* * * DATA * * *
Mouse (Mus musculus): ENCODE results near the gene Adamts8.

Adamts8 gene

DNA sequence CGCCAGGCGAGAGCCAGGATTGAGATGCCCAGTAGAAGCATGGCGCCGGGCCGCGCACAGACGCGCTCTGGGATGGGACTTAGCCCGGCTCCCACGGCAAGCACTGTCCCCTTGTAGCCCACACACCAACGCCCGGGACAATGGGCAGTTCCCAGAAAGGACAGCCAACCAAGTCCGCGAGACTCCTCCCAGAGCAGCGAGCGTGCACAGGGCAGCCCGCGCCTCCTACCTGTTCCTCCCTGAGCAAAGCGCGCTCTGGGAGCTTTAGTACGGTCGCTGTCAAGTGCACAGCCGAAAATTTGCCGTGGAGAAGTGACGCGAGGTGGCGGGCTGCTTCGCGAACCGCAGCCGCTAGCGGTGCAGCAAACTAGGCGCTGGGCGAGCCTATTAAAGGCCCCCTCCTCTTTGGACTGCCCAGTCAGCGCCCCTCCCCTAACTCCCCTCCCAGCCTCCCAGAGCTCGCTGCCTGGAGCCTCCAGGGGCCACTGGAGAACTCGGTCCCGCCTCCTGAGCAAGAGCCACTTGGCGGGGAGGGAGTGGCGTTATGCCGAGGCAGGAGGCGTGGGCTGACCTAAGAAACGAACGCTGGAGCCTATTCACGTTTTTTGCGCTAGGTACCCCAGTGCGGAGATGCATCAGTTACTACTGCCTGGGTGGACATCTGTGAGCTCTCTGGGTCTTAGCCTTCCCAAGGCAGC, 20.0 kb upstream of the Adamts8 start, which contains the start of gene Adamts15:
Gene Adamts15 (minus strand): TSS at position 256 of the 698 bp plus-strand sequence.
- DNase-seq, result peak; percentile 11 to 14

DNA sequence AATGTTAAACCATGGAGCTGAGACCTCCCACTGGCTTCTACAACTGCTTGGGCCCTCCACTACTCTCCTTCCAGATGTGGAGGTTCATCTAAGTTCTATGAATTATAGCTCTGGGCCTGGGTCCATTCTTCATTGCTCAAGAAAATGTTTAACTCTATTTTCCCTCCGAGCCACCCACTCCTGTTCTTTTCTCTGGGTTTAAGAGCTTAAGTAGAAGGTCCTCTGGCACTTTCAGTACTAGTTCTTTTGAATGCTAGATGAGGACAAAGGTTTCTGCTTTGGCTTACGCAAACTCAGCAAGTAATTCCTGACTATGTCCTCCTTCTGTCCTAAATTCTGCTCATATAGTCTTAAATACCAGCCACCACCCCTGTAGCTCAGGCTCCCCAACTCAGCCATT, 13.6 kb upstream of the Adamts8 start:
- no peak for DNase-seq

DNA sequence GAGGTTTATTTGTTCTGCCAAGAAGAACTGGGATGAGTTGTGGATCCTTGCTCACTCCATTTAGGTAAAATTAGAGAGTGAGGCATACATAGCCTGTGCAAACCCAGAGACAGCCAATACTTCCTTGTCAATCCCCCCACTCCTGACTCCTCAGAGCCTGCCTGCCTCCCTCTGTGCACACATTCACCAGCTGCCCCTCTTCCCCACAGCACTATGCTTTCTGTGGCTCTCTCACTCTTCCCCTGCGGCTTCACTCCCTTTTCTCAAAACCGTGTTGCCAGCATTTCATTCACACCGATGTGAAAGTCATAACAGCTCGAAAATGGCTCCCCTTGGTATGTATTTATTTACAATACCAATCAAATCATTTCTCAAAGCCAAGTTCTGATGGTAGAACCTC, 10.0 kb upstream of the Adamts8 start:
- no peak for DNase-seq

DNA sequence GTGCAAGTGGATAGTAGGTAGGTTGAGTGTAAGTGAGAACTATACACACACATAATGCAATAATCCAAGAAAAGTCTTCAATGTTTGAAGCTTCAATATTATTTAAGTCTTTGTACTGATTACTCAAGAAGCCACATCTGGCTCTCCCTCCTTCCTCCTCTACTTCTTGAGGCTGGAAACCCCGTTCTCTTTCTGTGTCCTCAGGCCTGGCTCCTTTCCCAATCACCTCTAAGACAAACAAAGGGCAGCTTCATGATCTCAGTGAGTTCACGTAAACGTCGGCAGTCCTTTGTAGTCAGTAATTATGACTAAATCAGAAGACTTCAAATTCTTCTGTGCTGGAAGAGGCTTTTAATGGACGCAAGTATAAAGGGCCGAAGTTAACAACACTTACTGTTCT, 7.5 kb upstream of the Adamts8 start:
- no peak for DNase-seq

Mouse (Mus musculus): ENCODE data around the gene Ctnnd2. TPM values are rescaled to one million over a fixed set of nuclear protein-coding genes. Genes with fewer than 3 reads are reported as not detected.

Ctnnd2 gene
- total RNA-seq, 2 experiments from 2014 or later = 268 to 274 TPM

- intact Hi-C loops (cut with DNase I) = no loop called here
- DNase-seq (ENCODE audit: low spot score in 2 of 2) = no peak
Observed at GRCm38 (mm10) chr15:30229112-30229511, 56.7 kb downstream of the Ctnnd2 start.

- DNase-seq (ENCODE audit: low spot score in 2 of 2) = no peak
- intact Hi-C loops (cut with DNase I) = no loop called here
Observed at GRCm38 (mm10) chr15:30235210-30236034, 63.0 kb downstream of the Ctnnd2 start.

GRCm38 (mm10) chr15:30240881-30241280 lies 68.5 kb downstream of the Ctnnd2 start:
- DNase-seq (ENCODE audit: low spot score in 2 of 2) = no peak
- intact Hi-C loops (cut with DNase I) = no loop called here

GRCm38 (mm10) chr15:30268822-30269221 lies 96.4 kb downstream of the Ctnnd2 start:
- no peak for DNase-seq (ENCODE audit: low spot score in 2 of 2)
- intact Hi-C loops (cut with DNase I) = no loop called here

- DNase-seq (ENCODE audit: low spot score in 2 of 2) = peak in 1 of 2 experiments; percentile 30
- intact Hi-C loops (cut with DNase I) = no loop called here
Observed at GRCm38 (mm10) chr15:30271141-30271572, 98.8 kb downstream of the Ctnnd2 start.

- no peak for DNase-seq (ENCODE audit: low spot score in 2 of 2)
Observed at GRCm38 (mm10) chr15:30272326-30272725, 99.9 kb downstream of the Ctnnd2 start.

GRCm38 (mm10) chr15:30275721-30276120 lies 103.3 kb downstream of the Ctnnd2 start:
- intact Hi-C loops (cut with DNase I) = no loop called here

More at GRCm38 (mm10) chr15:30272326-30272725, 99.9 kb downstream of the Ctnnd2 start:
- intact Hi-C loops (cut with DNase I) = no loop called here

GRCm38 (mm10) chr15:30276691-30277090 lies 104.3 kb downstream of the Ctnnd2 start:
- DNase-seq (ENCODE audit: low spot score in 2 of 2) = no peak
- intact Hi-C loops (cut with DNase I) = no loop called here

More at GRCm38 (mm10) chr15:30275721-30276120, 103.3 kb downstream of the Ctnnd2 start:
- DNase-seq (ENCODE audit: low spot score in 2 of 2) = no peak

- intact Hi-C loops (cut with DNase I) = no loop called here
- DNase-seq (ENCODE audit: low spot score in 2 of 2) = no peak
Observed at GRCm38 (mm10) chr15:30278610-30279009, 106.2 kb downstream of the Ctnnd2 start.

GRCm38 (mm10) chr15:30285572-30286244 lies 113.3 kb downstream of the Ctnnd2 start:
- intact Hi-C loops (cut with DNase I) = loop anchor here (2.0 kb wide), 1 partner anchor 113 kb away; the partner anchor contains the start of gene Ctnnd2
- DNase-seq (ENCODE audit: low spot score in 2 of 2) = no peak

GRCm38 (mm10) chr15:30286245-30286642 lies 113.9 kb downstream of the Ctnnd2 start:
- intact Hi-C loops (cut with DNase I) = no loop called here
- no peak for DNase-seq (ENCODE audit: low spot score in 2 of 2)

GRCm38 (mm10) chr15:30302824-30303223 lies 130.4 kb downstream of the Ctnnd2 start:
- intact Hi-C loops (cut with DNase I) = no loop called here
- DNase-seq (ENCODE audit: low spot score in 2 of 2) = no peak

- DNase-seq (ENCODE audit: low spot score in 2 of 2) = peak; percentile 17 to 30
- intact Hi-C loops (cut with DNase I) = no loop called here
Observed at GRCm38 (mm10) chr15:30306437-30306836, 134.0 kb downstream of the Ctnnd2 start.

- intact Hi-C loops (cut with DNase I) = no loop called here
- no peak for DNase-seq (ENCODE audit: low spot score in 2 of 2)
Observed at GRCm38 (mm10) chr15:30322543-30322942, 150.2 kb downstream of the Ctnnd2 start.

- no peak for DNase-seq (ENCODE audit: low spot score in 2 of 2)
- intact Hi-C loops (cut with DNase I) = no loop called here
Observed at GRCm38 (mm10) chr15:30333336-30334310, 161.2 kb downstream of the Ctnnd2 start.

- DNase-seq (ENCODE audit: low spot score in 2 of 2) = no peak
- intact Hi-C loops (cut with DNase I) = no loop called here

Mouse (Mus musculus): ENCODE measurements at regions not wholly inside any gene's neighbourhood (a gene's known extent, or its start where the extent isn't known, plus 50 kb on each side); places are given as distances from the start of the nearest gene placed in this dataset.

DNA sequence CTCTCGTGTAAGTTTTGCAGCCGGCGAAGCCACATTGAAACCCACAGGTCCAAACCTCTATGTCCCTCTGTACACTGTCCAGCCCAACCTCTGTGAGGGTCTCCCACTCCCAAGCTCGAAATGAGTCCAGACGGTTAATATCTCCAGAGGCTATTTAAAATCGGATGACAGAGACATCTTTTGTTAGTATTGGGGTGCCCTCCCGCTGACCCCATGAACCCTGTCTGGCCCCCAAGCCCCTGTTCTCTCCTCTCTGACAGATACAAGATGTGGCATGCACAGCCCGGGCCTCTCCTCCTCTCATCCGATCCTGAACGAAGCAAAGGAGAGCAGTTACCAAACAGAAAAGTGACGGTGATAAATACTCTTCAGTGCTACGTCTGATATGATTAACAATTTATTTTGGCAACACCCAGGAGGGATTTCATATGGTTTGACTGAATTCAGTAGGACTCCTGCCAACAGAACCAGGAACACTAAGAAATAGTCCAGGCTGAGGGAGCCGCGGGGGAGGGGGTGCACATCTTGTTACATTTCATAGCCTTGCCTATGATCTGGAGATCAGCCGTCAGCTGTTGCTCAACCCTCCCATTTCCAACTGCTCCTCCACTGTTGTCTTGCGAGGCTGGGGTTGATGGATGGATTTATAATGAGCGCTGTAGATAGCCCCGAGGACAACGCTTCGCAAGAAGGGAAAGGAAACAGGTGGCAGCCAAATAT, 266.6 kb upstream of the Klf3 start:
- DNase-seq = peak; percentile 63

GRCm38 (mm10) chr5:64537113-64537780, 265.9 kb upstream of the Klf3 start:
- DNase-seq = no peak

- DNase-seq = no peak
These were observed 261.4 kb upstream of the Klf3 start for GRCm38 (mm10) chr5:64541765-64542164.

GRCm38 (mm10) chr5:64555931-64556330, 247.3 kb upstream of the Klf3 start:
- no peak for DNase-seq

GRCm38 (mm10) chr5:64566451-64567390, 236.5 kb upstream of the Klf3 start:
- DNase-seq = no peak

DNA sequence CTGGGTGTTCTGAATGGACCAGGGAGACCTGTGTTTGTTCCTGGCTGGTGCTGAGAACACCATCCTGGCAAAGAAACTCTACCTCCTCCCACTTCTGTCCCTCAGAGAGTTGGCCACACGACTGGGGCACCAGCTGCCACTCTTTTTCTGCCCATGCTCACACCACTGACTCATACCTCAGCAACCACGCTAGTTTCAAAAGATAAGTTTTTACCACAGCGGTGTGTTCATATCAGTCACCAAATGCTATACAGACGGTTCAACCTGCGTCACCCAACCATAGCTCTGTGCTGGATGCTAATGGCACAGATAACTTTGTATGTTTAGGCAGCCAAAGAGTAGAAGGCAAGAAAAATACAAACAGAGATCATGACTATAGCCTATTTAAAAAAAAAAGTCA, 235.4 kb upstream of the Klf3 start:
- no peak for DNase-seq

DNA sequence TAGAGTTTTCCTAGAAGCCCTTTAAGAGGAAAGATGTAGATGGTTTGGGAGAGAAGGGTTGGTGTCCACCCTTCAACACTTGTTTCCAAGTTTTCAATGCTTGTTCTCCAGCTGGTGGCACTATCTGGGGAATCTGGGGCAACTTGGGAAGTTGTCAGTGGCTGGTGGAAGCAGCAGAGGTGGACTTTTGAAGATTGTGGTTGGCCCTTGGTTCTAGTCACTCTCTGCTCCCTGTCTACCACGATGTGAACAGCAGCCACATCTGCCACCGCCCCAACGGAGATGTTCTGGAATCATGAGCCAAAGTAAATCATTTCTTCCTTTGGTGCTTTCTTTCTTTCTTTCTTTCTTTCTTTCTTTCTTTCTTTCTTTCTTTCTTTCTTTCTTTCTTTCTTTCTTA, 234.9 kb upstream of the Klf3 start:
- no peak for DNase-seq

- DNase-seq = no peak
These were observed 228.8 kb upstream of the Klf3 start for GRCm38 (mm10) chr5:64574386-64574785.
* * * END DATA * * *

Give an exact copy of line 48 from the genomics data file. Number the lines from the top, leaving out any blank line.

- intact Hi-C loops (cut with DNase I) = no loop called here